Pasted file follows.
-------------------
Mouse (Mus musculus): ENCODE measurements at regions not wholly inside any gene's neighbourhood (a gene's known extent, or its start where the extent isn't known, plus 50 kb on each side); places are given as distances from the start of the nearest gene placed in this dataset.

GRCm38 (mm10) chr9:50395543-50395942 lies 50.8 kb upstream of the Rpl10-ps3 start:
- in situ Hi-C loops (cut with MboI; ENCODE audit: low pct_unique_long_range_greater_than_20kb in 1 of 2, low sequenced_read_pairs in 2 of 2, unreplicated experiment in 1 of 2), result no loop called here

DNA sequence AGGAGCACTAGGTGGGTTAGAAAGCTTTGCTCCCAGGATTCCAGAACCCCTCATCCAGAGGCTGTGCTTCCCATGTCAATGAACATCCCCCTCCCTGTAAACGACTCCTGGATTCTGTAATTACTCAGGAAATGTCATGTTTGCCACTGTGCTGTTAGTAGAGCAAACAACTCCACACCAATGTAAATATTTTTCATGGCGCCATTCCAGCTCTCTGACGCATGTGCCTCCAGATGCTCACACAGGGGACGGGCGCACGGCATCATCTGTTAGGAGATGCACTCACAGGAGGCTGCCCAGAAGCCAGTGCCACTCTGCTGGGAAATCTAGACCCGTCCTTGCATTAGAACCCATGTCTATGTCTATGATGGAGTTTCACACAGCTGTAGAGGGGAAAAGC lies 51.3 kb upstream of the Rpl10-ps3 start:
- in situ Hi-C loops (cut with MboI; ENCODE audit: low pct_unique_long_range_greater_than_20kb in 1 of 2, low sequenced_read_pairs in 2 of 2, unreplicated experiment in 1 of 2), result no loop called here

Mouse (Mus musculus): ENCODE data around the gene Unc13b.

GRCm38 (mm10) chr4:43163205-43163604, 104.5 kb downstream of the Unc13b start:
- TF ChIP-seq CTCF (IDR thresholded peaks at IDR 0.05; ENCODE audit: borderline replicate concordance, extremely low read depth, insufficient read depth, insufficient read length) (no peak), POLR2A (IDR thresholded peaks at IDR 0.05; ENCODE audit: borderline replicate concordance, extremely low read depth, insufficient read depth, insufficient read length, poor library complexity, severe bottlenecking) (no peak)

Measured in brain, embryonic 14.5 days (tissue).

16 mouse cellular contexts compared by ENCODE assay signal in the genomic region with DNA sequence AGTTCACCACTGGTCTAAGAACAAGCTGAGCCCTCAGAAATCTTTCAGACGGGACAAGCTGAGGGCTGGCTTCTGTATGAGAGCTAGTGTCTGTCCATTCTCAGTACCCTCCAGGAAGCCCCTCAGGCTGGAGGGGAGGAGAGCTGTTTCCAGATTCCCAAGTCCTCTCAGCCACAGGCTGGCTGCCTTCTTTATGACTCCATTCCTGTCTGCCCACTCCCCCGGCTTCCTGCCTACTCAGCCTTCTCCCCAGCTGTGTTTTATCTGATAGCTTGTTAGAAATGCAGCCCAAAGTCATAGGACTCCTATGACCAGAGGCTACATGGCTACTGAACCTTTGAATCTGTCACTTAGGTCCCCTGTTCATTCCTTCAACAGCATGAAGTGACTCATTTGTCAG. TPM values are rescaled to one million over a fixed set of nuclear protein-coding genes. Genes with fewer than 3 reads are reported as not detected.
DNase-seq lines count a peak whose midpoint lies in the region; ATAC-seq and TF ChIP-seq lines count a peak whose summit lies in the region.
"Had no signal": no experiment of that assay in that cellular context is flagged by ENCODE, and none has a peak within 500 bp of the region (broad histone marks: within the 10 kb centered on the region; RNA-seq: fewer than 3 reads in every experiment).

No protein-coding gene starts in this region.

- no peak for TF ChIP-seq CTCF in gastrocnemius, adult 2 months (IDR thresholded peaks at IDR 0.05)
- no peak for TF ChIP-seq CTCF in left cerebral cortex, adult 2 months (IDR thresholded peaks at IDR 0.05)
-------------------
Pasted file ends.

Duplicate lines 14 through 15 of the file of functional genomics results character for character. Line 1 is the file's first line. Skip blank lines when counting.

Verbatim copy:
- no peak for TF ChIP-seq CTCF in gastrocnemius, adult 2 months (IDR thresholded peaks at IDR 0.05)
- no peak for TF ChIP-seq CTCF in left cerebral cortex, adult 2 months (IDR thresholded peaks at IDR 0.05)